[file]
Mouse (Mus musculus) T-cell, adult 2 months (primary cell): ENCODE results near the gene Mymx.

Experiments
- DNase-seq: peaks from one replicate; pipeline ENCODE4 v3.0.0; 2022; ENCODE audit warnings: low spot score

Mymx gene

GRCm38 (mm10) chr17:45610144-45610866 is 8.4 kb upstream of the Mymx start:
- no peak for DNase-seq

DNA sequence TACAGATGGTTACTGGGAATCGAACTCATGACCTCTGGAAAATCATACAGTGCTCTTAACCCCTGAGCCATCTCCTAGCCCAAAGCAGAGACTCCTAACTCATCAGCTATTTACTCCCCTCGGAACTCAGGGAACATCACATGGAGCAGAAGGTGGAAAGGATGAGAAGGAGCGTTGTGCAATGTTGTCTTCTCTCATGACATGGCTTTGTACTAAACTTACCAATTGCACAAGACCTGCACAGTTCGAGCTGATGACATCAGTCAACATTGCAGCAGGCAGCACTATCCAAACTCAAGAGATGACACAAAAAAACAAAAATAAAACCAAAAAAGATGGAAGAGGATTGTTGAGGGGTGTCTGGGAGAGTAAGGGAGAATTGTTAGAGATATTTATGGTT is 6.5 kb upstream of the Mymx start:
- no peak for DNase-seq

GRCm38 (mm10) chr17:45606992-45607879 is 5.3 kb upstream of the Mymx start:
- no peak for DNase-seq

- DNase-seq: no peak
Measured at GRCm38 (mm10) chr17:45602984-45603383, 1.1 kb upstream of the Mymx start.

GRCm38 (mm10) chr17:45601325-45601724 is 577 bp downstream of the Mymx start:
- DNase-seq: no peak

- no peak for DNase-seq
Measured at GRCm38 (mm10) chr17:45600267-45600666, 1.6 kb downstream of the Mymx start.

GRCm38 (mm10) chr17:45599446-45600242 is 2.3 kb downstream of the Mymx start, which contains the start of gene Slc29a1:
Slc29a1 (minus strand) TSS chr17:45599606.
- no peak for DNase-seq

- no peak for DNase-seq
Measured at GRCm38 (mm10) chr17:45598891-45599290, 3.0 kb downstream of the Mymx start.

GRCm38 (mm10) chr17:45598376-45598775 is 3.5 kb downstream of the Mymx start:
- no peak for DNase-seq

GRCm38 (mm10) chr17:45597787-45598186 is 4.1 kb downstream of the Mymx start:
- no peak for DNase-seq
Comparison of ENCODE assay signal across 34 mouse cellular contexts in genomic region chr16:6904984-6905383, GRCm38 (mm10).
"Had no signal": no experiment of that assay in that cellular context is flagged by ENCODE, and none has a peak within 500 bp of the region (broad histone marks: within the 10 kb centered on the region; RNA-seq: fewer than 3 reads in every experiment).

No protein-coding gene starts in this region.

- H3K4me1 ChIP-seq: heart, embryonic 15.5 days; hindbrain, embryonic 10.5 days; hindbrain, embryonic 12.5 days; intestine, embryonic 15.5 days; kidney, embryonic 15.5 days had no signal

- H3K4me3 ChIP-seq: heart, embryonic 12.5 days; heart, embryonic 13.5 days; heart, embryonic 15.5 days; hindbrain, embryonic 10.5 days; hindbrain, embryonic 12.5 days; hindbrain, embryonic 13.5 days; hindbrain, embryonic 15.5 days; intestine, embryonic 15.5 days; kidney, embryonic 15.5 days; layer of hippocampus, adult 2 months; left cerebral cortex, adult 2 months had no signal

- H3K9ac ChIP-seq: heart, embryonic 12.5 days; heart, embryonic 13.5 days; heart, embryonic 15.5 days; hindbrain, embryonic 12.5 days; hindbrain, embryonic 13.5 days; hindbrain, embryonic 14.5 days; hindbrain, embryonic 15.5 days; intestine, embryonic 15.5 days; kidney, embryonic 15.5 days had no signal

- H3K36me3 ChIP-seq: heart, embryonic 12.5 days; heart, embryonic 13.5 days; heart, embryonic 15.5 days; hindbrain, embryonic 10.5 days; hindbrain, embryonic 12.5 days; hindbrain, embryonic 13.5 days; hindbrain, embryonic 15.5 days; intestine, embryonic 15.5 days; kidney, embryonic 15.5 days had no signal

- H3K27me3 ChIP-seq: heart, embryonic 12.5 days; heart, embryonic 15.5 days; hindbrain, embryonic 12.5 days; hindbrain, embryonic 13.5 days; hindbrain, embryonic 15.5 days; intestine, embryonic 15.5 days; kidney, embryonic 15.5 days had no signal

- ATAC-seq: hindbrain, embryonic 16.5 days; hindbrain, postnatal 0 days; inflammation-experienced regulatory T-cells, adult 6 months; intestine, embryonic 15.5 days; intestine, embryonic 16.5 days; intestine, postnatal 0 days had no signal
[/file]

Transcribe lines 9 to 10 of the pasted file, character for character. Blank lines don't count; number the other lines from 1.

GRCm38 (mm10) chr17:45606992-45607879 is 5.3 kb upstream of the Mymx start:
- no peak for DNase-seq